How can I get an alias to a deeply-nested namespace that has no concrete class?

I have a typings file that is chock-full of deeply-nested namespaces, generated from a pile of C# classes. (This typings file is already used by other code built around internal modules. I'm in the process of eliminating that other code, but it's going to be a while, and I have some code that needs to run right now.)

The typings file looks like this:

declare namespace Thing.Stuff.WhosOnFirst.WhatsOnSecond {
    export interface IDontKnowsOnThird {
        ... lots of interfaces, no classes. In short, *nothing* that turns into JavaScript.

That's terribly awkward to use, of course:

public findShortStop(
    thirdBase: Thing.Stuff.WhosOnFirst.WhatsOnSecond.IDontKnowsOnThird, 
    pitcher: Thing.Stuff.WhosOnFirst.WhatsOnSecond.Tomorrow
) {

So I want to use an import statement as an alias. By wild coincidence, I've always been able to get away with statements like this, because "Thing" actually exists in my work:

import Stuff = Thing.Stuff;

But it turns out that I can't do this with my deeply nested classes:

import WhatsOnSecond = Thing.Stuff.WhosOnFirst.WhatsOnSecond;
let baseman: WhatsOnSecond.IDontKnowsOnThird = {};

The above code generates JavaScript that looks like this:

WhatsOnSecond = Thing.Stuff.WhosOnFirst.WhatsOnSecond;
var baseman = {};

And that's a huge problem: here's the error that shows up in the console.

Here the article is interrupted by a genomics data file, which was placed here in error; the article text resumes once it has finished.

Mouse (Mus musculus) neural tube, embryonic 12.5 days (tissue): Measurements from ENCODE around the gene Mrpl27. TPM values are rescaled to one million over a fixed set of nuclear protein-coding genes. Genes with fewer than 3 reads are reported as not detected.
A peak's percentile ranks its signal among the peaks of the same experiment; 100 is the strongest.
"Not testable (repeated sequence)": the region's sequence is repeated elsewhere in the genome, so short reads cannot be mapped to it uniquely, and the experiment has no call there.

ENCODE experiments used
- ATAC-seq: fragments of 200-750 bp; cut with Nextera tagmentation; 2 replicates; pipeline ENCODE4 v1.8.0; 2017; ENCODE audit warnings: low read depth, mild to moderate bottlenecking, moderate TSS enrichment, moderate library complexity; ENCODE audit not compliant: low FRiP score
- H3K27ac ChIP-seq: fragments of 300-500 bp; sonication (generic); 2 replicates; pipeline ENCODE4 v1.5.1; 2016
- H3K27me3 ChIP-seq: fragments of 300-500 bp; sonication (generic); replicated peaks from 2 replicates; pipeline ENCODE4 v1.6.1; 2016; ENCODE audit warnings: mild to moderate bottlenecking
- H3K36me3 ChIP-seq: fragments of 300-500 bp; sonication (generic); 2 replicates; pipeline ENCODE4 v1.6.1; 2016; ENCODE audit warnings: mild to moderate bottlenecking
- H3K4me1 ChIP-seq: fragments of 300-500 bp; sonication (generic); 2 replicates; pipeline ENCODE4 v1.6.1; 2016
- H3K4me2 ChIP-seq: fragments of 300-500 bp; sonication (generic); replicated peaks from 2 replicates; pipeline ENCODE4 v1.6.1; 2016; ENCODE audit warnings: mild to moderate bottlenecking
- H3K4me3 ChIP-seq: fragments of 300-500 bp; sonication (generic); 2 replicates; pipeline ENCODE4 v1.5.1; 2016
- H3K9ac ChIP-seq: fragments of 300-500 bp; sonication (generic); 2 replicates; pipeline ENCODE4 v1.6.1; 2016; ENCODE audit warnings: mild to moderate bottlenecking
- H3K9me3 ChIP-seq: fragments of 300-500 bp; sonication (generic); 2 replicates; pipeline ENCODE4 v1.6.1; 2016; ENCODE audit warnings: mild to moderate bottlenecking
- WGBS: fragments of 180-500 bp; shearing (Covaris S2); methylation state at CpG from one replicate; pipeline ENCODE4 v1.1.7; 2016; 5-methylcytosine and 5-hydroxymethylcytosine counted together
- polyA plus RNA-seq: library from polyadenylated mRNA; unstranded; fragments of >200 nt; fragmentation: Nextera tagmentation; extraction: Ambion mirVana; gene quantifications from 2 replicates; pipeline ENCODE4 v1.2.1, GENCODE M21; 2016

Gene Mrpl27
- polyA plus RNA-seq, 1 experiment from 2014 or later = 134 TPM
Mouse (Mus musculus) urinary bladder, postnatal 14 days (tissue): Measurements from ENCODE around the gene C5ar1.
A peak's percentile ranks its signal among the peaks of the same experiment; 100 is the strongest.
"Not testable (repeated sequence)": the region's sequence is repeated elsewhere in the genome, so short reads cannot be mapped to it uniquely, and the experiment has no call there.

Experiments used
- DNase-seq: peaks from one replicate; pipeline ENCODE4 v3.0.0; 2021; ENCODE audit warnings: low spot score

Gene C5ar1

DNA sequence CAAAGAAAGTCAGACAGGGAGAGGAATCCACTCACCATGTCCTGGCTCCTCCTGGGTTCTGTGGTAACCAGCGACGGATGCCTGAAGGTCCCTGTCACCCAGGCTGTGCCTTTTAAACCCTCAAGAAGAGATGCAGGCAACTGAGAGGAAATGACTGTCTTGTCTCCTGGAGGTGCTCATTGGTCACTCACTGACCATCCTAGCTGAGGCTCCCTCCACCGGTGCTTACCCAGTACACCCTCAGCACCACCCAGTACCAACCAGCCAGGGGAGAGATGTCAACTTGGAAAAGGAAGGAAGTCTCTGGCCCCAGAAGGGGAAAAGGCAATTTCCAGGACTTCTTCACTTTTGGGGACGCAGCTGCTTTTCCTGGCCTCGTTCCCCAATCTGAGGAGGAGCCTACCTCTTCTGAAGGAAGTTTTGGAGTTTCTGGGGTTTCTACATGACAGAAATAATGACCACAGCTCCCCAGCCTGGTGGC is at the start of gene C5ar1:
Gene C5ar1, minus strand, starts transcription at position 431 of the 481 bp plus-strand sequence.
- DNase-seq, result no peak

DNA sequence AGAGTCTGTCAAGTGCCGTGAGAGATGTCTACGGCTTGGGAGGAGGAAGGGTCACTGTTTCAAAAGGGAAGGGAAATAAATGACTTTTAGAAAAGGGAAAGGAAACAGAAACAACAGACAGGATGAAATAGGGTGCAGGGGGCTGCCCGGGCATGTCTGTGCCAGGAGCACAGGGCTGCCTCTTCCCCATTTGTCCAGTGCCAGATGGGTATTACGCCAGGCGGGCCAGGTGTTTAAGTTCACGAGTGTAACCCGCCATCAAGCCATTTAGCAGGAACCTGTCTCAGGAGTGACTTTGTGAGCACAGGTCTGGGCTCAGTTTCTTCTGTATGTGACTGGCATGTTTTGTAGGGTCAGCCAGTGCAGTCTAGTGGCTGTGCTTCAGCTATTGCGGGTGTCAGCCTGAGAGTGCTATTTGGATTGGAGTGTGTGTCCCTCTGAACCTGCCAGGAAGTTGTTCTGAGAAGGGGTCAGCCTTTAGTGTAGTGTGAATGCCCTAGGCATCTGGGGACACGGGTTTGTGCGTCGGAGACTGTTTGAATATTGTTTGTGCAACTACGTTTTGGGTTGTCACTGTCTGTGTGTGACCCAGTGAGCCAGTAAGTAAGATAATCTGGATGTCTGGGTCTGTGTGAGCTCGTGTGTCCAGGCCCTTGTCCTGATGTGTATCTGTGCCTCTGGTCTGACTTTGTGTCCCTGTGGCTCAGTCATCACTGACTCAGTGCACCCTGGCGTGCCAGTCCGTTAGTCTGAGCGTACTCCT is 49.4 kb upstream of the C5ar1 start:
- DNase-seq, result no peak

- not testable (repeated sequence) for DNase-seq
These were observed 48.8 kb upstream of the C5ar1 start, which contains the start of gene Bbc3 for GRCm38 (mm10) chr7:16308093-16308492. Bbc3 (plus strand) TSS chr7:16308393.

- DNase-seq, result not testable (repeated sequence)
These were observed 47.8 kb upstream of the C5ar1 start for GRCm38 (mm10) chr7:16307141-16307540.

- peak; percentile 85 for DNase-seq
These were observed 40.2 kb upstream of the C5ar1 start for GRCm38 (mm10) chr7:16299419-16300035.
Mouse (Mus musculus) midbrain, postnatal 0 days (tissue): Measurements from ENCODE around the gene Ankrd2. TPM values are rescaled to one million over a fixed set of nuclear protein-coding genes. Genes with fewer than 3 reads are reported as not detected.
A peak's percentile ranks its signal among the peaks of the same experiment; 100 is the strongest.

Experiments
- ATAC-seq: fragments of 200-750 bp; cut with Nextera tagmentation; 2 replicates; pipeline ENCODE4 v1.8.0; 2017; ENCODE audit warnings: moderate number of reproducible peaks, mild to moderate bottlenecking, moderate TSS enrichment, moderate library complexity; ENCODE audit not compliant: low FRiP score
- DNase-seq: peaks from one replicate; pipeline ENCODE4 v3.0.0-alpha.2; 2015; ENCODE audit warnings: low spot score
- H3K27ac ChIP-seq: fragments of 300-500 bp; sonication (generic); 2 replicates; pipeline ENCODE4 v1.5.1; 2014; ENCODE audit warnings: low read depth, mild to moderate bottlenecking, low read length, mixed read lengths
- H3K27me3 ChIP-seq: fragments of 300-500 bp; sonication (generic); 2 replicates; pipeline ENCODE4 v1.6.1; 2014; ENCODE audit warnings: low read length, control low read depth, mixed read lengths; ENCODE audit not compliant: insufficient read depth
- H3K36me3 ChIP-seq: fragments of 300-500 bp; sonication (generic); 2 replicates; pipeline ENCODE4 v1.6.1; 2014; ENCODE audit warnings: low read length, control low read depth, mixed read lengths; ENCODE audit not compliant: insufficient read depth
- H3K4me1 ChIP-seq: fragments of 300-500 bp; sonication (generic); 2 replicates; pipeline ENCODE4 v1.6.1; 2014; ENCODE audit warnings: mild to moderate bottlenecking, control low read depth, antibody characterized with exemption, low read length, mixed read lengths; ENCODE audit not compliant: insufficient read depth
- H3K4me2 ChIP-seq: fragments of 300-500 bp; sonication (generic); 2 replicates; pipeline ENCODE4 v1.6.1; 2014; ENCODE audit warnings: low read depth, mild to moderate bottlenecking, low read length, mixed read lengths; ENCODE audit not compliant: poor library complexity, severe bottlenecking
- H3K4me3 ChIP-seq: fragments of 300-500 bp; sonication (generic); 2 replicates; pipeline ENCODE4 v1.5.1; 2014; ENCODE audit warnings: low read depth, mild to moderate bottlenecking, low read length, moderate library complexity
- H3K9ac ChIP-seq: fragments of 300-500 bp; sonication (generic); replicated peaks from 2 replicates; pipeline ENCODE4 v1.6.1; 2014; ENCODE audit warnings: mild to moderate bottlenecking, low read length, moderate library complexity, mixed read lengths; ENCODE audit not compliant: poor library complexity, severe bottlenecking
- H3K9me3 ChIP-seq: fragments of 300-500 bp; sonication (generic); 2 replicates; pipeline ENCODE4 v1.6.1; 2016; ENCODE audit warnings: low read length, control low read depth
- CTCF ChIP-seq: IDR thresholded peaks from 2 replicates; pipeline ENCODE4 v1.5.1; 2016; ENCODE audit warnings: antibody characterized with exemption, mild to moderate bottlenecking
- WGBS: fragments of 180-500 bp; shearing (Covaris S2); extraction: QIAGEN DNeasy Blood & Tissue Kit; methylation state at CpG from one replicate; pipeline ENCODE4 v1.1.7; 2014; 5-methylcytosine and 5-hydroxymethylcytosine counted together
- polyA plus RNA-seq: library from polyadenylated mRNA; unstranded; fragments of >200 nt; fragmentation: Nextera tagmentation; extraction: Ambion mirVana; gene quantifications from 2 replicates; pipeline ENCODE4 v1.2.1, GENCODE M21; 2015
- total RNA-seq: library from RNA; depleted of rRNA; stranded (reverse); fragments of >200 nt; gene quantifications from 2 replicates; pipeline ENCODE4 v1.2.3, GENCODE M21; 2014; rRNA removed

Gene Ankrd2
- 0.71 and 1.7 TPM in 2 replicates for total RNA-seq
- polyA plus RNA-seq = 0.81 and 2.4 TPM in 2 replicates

Uncaught (in promise) Error: (SystemJS) TypeError: Cannot read property 'WhosOnFirst' of undefined
    at execute (http://localhost/Scripts/Shared/utils.js?v=180907165808:10:59)

As it happens, "Thing" exists. But "Stuff" doesn't. So when I make an alias for Stuff, you get valid (if nonsensical) code, and I'm allowed to use all of the types in the Thing.Stuff namespace via that alias, so Stuff.WhosOnFirst is just fine:

Stuff = Thing.Stuff; // evaluates to undefined. Compiler likes me, runtime likes me, no errors.

But doing that with further-nested properties is a complete failure, because trying to access properties of "undefined" is a JavaScript error, halting execution of the script.

So: How can I create these import aliases to let me reference deeply-nested namespaces, so I don't have to type out the whole namespace every time I reference an interface?

Typing out namespaces with six words in them every time I use an interface gets old really fast.

2 answers

  • answered 2018-07-11 06:27 Paleo

    You can use:

    type Stuff = Thing.Stuff;
    type WhatsOnSecond = Thing.Stuff.WhosOnFirst.WhatsOnSecond;

  • answered 2018-07-11 20:22 PotatoEngineer

    After further flailing, I ended up with this, which correctly aliases the namespace and lets me properly access enums under that namespace:

    import "../../Path/To/.d.ts/File/With/Compiled/Suffix/myTypings.js";
    import WhatsOnSecond = Thing.Stuff.WhosOnFirst.WhatsOnSecond;
    let someEnum: WhatsOnSecond.SomeEnum = WhatsOnSecond.SomeEnum.AnEnumValue;

    The import of the .js file at the top brings all of the namespace-setup code into the browser, which in turn lets me set up the following namespace-alias-via-import of WhatsOnSecond.

    I'm not particularly happy with this hack, since I'm dragging in implementation details, but it has the virtue of actually working.